Permanent Injuries, Lifelong Problems Resulting From Auto Accidents
Each year, thousands of people sustain permanent injuries in automobile accidents, leaving them with a wide range of physical problems that can persist for the rest of their lives. One of the most common and devastating is spinal cord injury.
Types of Spinal Cord Injuries
There are two main types of spinal cord injury: complete and incomplete.
In a complete spinal cord injury, the spinal cord has been permanently damaged, eliminating movement below the neck and making full recovery unlikely. The patient experiences no feeling or movement in the affected areas, and one or more limbs are permanently paralyzed. However, it is possible to regain some function with continued treatment and physical therapy.
An incomplete spinal cord injury generally allows for some movement or sensation in the body, since the spinal cord has been only partially severed. Temporary paralysis may be present. Although some function can potentially be regained, this severe auto accident injury may result in loss of mobility in one or more extremities.
Although people often focus on the degree of paralysis inflicted by spinal cord injury, other serious complications can also occur:
- Persistent neuropathic pain at the site of the injury.
- Phantom pain that radiates elsewhere.
- Muscle contractions and tingling sensations.
- Gastrointestinal problems, including loss of bowel function.
- Sexual dysfunction and loss of fertility.
- Loss of various functions of the nervous system.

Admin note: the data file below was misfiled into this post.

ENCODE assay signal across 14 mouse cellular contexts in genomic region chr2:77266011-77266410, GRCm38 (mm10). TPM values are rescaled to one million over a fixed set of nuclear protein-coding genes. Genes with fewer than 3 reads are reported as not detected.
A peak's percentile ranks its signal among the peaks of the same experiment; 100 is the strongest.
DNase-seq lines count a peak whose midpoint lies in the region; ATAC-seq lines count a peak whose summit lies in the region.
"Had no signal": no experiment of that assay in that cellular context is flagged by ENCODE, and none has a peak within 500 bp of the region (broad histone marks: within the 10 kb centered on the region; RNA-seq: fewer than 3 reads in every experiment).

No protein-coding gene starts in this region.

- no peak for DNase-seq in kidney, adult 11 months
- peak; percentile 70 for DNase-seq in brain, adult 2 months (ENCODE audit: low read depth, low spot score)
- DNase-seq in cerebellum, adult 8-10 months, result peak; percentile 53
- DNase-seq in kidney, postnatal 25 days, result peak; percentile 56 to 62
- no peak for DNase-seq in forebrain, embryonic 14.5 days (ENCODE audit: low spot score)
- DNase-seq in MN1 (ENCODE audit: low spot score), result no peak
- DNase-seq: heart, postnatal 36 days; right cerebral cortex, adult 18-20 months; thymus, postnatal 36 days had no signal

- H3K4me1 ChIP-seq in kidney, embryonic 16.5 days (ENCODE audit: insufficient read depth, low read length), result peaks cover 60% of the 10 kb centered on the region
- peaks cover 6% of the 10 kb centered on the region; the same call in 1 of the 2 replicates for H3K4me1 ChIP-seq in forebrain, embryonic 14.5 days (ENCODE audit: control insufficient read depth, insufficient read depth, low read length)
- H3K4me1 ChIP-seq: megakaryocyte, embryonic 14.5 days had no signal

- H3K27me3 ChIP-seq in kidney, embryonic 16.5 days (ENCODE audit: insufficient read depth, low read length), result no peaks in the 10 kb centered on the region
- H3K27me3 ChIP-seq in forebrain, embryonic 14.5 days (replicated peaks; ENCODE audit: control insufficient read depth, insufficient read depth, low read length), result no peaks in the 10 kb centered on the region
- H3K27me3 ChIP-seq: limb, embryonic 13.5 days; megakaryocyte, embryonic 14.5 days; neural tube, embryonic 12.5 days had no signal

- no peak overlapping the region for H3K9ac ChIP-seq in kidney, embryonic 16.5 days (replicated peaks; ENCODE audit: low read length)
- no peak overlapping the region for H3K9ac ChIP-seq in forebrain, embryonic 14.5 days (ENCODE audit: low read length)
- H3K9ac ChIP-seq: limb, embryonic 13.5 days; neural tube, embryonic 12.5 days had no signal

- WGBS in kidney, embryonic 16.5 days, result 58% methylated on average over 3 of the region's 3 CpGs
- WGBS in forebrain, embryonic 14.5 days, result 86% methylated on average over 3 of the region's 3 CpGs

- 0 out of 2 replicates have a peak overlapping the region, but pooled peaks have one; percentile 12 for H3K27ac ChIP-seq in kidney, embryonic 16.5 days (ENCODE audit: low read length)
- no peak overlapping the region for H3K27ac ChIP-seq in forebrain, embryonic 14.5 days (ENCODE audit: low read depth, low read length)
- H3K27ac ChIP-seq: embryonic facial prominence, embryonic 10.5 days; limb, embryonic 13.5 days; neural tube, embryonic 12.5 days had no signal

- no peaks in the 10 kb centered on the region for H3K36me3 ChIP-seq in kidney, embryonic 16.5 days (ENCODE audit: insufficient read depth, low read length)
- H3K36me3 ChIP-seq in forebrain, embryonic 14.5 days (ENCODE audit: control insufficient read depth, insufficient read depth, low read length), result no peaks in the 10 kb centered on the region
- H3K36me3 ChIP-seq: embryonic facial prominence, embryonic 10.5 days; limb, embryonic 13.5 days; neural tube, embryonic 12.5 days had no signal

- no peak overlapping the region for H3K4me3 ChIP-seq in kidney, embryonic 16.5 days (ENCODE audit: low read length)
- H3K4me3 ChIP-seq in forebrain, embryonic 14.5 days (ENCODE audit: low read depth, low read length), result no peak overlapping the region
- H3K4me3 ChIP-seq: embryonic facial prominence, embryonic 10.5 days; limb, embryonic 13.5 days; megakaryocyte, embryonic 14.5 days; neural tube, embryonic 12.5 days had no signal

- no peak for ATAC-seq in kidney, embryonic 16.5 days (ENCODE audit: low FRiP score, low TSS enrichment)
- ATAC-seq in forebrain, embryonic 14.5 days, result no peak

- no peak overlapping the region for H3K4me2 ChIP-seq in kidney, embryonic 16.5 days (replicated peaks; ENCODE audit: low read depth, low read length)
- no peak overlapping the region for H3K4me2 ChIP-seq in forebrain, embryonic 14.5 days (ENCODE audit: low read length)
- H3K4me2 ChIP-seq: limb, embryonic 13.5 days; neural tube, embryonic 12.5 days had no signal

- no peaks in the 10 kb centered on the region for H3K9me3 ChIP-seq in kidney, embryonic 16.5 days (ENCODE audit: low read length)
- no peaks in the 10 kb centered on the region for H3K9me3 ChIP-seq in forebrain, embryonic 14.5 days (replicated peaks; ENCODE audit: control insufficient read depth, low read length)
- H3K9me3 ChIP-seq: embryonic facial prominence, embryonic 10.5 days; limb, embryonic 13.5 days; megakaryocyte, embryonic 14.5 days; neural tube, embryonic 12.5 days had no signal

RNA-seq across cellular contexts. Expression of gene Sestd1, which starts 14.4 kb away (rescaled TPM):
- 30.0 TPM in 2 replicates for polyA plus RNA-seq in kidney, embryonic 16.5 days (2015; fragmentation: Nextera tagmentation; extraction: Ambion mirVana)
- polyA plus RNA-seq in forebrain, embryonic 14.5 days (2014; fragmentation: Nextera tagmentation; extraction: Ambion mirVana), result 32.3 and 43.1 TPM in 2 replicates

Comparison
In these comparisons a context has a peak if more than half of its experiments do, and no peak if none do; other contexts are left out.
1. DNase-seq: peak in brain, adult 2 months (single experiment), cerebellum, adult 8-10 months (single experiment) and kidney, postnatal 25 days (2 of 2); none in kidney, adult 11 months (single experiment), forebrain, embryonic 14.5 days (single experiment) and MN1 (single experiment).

- Skin problems, including bed sores due to extensive time spent in one position.
- Difficulty breathing.
- Sleep apnea.
- Psychological and emotional trauma.
- Anxiety, depression, and mood swings.
- Obesity due to inactivity.
A spinal cord injury often results in major lifestyle changes, including inability to return to work.
Treatment and Recovery Following a Colorado Car Accident
A person is most likely to recover from a spinal cord injury that has not inflicted any paralysis. The sooner treatments to strengthen muscles begin, the better the prognosis. The profile of the injury will undoubtedly change over time, especially in the beginning, when swelling is a major issue. So patients need to take their health very seriously and immediately report any unusual symptoms to their doctor.
The first year of recovery is the most difficult as patients adjust to a new and perhaps permanent condition. Physical and occupational therapy is essential during this time since any return of function usually occurs during the first two years after the injury. Surgery may also be necessary to remove anything that has penetrated the spinal cord or to fuse unstable vertebrae in order to limit painful movement and promote healing.
A major aspect of recovery is the patient’s mental health, which is strongly related to physical health. Patients need both emotional and physical support to adjust to their new limitations and lifestyle changes.
If you or a loved one has suffered permanent injury in a Colorado car accident, contact personal injury attorney Dan Rosen at (303) 454-8000 or 800-ROSEN-911 to schedule your free initial consultation to discuss the details of your case.